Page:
In fact, it is completely fine to walk the entire distance of a Turkey Trot. It doesn’t matter how long it takes you to get to the finish line of a Turkey Trot. It just matters that you have fun and get there!
Related: The Benefits of Walking for Runners
What should I wear for a Turkey Trot?
You don’t have to dress in a Turkey suit to run a Turkey Trot, but if that’s what you’re feeling—go for it! In fact, most Turkey Trots have race volunteers dressed in a turkey costume to rally the runners and sometimes, be chased down by the leaders.
Related: How to Dress for Running in the Fall
10 Turkey Trot Tips for Race Day Success
- Recruit your friends and family. This Thanksgiving tradition is definitely most fun when shared so invite the whole family to either participate or cheer. Plan on running the fun run with your kids. Then, if you can, have a family member watch younger kids and cheer with you run the 5k. We have had great success getting the kids hyped up for running the Turkey Trot if cousins or their friends join.
- Dress the part. You don’t have to wear a turkey suit but it definitely makes it more fun if you do! You can get by with a festive hat and socks, or even the race shirt which likely has a turkey on it.
- Dress warm. But not too warm! If you do wear a costume, be aware that it may overheat so walk breaks and hydration are important. Otherwise, aim for light layers you can shed that are moisture-wicking. Merino wool running clothes are the best for fall and winter runs.
- Wear good running shoes. For those who aren’t consistent runners, please avoid running in old sneakers you have had sitting in your garage for years. Make sure you’re wearing good running shoes that have less than 500 miles on them. Even a short run in bad shoes can cause a running injury. Think of your new shoes as an investment in the future of your health.
- Drink and eat a small breakfast before. Usually, I am big on making sure you eat before a race, but for a fun run like a Turkey Trot—just eat a light breakfast of about 200 calories of mostly carbs to get you fueled for the race. It’s not a long run, so you don’t need a to of fuel in your tank. But you still need to hydrate (like 16 ounces of fluid pre-run), especially if you are wearing a Turkey costume.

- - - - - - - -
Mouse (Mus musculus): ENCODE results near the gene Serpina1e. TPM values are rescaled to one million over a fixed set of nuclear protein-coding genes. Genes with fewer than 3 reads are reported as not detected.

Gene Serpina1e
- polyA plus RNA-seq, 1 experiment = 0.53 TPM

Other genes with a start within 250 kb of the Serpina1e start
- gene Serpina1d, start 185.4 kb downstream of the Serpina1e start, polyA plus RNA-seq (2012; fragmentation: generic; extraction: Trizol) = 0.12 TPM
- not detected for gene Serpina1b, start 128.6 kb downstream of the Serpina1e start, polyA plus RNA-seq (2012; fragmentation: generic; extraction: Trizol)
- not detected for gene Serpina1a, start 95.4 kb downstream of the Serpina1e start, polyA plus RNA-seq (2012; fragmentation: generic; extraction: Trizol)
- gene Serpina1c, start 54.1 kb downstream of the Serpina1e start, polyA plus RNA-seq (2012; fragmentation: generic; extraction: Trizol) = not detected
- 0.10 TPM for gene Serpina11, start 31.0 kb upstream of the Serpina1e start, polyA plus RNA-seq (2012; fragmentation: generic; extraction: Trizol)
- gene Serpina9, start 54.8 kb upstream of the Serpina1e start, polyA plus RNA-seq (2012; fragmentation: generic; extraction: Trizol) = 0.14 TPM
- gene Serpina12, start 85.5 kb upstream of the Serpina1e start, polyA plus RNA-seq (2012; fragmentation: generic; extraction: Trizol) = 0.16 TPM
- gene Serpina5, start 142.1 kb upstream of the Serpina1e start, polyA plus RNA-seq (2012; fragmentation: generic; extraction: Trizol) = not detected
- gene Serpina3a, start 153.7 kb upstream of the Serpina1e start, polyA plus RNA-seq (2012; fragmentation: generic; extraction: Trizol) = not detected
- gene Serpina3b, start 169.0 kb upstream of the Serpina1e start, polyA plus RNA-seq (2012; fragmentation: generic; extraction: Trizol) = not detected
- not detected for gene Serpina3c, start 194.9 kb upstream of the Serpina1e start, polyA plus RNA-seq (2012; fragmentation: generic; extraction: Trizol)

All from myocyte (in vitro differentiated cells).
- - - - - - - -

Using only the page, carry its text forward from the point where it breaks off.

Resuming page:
- Know the race day logistics. Turkey Trots can be big races so make sure you know where you are parking, where you are picking up your packet, etc. and leave extra time to navigate and use the port-a-potty. This is especially true if you have kids…because everything takes longer with them!
- Pace yourself. Don’t let your kids go out too fast—and don’t YOU go out too fast. That is a novice runner’s
biggest mistake. While a mile or 3.1 miles isn’t a super long run—it’s not a distance you can sprint the whole way. So start out like you would on a normal run. Take breaks as needed if you aren’t trained for the distance. No shame in walking ever!
- Enjoy the post-race celebration. Resist the urge to do a mad dash back to the kitchen to prep for turkey time. Take 20 minutes or so to enjoy the post-race festivities. They are sure to put you in a good mood for the rest of your holiday weekend. If you can take advantage of a post-race massage, I URGE you to do so. It’s good for your mental and physical health! Also, enjoy the pumpkin treats and hot chocolate that are commonly included at the end of these fun races!
- Have fun! Remember your main goal today is to have fun! That goes for your kids. There is zero pressure in a Turkey Trot. You are there to move your body and have a good time—almost as if you were at a Janet Jackson concert, or something. I really don’t know why Janet is what came to mind. But you get the picture. You’re there to enjoy yourself and your kids are too!
- Do it again! With all these good race day vibes, your next goal is to make sure you are there for next year’s race. Turkey Trots are an amazingly healthy way to kick off the often-stressful holiday season and start a healthy habit the whole family can benefit from! So, commit to DO IT AGAIN!
Turkey Trots often act as a springboard for new runners to become life time members of the running community. It’s a great way to help others embark on healthy living habits that will enrich their lives for as long as they live. So be kind and supportive of your fellow runners—and hopefully, you’ll see them around next year, too!
If you want guidance with your running goals, check out my run coaching services. Also, be sure to check out my free training plans:
- Postpartum Training Plan
- After a Break Training Plan
- 5k Training Plans
- 10k Training Plans
- Half Marathon Training Plans
- Marathon Training Plans
- Strength Training Plan